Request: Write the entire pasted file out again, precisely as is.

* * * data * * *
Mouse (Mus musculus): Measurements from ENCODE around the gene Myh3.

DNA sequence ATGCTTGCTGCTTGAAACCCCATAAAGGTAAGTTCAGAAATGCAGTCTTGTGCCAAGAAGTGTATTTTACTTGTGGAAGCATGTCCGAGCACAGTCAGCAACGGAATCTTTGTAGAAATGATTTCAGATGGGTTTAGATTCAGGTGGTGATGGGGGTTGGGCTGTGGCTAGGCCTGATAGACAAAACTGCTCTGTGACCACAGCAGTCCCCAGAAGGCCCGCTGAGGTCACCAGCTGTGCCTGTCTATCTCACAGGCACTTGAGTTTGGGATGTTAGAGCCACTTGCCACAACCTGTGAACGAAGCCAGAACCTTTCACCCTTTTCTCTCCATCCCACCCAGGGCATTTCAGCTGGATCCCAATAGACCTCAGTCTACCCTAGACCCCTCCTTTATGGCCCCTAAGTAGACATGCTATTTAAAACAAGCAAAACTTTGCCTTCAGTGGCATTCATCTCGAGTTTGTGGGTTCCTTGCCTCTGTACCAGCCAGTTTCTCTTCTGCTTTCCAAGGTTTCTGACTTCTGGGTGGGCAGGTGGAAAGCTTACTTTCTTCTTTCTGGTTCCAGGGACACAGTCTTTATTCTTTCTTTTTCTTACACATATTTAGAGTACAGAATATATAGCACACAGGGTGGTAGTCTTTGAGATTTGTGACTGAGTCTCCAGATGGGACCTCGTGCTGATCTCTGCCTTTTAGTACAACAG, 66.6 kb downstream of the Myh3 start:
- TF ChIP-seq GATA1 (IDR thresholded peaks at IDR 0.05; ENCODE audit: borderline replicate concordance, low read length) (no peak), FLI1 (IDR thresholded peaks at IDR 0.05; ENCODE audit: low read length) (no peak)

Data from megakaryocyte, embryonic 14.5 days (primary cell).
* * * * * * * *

Mouse (Mus musculus): Measurements from ENCODE around the gene Myh3.

DNA sequence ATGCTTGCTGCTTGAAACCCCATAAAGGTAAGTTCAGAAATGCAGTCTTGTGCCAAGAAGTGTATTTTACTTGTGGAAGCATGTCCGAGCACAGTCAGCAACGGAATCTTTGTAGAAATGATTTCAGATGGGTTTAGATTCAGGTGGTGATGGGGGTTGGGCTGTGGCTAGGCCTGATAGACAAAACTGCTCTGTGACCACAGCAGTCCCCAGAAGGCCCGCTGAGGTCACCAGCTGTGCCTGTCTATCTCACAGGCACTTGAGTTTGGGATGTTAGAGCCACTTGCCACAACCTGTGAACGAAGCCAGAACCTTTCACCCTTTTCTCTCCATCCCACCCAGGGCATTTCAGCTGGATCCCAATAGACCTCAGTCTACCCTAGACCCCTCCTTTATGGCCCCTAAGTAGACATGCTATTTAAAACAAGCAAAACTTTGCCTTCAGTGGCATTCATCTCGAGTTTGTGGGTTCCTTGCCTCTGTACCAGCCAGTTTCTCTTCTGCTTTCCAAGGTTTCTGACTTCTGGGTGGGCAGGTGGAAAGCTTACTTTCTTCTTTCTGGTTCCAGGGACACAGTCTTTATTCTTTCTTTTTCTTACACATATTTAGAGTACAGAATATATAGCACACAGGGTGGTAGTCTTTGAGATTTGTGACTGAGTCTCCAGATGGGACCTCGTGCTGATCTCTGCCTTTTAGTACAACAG, 66.6 kb downstream of the Myh3 start:
- TF ChIP-seq GATA1 (IDR thresholded peaks at IDR 0.05; ENCODE audit: borderline replicate concordance, low read length) (no peak), FLI1 (IDR thresholded peaks at IDR 0.05; ENCODE audit: low read length) (no peak)

Data from megakaryocyte, embryonic 14.5 days (primary cell).